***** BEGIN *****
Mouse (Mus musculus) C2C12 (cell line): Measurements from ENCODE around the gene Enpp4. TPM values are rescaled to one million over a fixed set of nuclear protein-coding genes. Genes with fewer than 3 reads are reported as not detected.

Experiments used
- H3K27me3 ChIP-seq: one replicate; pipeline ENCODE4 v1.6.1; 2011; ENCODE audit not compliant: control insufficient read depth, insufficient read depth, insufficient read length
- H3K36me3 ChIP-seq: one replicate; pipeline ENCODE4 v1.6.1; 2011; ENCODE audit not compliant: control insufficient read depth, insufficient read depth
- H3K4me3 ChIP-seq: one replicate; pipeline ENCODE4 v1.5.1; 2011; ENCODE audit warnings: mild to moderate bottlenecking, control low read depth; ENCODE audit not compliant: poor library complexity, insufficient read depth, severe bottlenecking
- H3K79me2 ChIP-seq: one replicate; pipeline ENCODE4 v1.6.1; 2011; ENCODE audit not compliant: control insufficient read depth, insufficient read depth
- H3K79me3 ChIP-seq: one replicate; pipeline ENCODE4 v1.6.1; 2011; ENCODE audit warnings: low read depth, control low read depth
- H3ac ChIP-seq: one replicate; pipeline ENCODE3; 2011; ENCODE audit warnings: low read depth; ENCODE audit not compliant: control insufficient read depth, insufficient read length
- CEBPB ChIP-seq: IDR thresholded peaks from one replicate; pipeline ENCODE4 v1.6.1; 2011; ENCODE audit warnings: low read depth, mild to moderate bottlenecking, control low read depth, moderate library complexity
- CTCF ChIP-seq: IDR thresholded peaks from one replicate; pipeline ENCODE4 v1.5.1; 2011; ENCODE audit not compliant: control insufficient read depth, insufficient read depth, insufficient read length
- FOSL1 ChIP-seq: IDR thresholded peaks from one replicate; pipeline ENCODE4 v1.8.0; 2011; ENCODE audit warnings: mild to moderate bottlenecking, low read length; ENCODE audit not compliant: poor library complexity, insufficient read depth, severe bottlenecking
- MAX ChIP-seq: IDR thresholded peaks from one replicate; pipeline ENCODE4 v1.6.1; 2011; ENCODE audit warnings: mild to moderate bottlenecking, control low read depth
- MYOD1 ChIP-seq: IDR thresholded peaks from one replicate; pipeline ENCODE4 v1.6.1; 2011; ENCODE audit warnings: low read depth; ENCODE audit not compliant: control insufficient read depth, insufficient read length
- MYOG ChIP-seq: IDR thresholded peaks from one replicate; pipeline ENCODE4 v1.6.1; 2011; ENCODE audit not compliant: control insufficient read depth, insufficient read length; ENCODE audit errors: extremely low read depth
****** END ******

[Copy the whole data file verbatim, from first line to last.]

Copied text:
Mouse (Mus musculus) C2C12 (cell line): Measurements from ENCODE around the gene Enpp4. TPM values are rescaled to one million over a fixed set of nuclear protein-coding genes. Genes with fewer than 3 reads are reported as not detected.

Experiments used
- H3K27me3 ChIP-seq: one replicate; pipeline ENCODE4 v1.6.1; 2011; ENCODE audit not compliant: control insufficient read depth, insufficient read depth, insufficient read length
- H3K36me3 ChIP-seq: one replicate; pipeline ENCODE4 v1.6.1; 2011; ENCODE audit not compliant: control insufficient read depth, insufficient read depth
- H3K4me3 ChIP-seq: one replicate; pipeline ENCODE4 v1.5.1; 2011; ENCODE audit warnings: mild to moderate bottlenecking, control low read depth; ENCODE audit not compliant: poor library complexity, insufficient read depth, severe bottlenecking
- H3K79me2 ChIP-seq: one replicate; pipeline ENCODE4 v1.6.1; 2011; ENCODE audit not compliant: control insufficient read depth, insufficient read depth
- H3K79me3 ChIP-seq: one replicate; pipeline ENCODE4 v1.6.1; 2011; ENCODE audit warnings: low read depth, control low read depth
- H3ac ChIP-seq: one replicate; pipeline ENCODE3; 2011; ENCODE audit warnings: low read depth; ENCODE audit not compliant: control insufficient read depth, insufficient read length
- CEBPB ChIP-seq: IDR thresholded peaks from one replicate; pipeline ENCODE4 v1.6.1; 2011; ENCODE audit warnings: low read depth, mild to moderate bottlenecking, control low read depth, moderate library complexity
- CTCF ChIP-seq: IDR thresholded peaks from one replicate; pipeline ENCODE4 v1.5.1; 2011; ENCODE audit not compliant: control insufficient read depth, insufficient read depth, insufficient read length
- FOSL1 ChIP-seq: IDR thresholded peaks from one replicate; pipeline ENCODE4 v1.8.0; 2011; ENCODE audit warnings: mild to moderate bottlenecking, low read length; ENCODE audit not compliant: poor library complexity, insufficient read depth, severe bottlenecking
- MAX ChIP-seq: IDR thresholded peaks from one replicate; pipeline ENCODE4 v1.6.1; 2011; ENCODE audit warnings: mild to moderate bottlenecking, control low read depth
- MYOD1 ChIP-seq: IDR thresholded peaks from one replicate; pipeline ENCODE4 v1.6.1; 2011; ENCODE audit warnings: low read depth; ENCODE audit not compliant: control insufficient read depth, insufficient read length
- MYOG ChIP-seq: IDR thresholded peaks from one replicate; pipeline ENCODE4 v1.6.1; 2011; ENCODE audit not compliant: control insufficient read depth, insufficient read length; ENCODE audit errors: extremely low read depth